This week’s episode of Epeolatry Sunday is dedicated to one of my favourite categories of words: the onomatopoeia.
My father, bless his heart, sends me all sorts of internet oddities he thinks (usually quite rightly) that I might enjoy and one of this week’s was a classic “list of untranslatable words in X language” – in this case, Japanese. At the end of the list was a wonderful collection of onomatopoeias (sometimes referred to as mimetic words). Most people, when they think “onomatopoeia” immediately turn to animal and body sounds – which, a quick internet search tells me is a growing area of hobby/study, apparently (If you have a few minutes to ponder the implications of why English eaters go nom nom while their German counterparts say mampf mampf click here).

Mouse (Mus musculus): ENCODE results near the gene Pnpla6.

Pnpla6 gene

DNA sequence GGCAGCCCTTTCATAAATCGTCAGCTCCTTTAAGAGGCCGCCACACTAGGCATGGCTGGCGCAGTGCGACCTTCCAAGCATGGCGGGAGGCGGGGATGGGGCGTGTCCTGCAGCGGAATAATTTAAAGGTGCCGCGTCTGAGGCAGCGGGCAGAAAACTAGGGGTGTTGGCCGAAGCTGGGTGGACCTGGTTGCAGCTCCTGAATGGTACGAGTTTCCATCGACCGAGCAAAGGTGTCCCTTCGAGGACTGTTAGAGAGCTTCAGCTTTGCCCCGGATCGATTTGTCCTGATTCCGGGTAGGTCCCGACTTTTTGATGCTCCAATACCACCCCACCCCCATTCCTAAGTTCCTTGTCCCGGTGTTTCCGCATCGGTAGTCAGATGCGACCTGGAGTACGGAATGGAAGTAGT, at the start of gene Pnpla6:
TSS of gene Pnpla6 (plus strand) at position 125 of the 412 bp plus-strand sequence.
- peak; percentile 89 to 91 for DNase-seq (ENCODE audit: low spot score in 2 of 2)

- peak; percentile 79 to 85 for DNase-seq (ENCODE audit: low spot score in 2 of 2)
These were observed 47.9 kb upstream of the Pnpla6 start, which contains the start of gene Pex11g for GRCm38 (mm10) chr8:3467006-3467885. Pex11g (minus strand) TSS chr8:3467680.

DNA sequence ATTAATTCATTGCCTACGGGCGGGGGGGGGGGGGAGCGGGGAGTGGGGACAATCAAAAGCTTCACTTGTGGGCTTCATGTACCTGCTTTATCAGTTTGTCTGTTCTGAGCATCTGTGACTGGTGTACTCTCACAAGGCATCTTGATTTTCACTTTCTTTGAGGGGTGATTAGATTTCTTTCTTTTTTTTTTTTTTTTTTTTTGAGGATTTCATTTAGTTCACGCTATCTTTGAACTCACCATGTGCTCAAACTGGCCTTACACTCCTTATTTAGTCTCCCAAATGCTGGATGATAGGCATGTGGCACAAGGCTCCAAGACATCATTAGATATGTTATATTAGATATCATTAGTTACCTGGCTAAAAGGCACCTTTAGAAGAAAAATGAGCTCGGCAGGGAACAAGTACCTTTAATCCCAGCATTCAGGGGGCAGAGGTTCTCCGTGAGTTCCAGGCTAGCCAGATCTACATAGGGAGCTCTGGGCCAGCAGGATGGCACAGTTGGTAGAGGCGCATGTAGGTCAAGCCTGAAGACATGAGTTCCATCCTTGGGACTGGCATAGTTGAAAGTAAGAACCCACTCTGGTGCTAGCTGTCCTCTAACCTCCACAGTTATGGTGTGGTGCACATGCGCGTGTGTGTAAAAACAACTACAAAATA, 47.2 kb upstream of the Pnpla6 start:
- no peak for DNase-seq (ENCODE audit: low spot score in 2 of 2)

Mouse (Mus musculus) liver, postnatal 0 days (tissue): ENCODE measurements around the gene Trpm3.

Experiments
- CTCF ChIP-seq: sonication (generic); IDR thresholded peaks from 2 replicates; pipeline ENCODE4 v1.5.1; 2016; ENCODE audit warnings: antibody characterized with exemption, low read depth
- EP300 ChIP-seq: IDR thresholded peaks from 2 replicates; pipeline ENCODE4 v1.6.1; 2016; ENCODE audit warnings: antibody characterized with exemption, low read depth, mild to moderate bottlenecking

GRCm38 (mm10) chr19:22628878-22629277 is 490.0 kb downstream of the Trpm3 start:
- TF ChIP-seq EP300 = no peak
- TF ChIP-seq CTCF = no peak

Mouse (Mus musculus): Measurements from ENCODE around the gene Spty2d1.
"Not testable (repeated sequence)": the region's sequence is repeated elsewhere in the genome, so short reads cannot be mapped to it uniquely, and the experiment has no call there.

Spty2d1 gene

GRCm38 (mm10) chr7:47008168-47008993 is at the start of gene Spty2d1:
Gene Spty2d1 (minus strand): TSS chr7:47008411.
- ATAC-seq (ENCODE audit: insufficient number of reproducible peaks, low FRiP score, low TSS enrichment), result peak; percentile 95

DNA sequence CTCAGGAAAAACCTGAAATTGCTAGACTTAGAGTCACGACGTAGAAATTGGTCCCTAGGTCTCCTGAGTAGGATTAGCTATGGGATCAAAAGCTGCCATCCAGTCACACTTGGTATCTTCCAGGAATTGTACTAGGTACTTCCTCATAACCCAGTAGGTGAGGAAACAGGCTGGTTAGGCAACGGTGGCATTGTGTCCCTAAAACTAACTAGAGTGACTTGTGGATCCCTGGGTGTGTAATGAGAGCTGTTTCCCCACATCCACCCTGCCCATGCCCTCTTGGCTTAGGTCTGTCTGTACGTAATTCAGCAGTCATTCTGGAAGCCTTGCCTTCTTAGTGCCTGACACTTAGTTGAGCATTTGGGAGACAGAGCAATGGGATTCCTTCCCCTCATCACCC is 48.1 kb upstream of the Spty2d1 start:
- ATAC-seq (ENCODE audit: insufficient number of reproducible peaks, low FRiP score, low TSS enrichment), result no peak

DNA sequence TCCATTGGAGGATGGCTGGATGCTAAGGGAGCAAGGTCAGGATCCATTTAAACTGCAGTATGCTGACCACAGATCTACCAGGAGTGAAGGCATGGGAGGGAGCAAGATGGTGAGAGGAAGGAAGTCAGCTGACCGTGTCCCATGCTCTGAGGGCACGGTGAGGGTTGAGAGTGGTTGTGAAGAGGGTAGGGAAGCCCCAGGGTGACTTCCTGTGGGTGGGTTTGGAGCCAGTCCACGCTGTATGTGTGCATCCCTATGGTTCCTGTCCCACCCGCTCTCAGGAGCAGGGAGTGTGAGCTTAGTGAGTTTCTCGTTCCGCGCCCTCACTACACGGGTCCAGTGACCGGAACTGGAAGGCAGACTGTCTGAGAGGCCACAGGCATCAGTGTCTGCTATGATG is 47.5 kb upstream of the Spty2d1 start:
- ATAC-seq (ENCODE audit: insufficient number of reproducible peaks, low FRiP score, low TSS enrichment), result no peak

However, onomatopoeias are far more than just animal noises. Some of the most fun words to say in the English language are onomatopoeias – such as splat, sniff, rustle, thump, thud, hub bub, clatter, or screech. And, as they have done with so many things, the Japanese have taken the onomatopoeia to ever greater heights and applied it to all sorts of adjectives, including one of my all time favourite words: doki doki, which imitates the sound of a racing heart and describes a state of nervousness or excitement.
However, today is dedicated to a new favourite of mine. I’m not sure if it can be used as a verb as well – if anyone out there knows, please tell me!
goshi goshi: (adj) the sound of vigorous scrubbing.
Because, really, it’s exactly what it sounds like.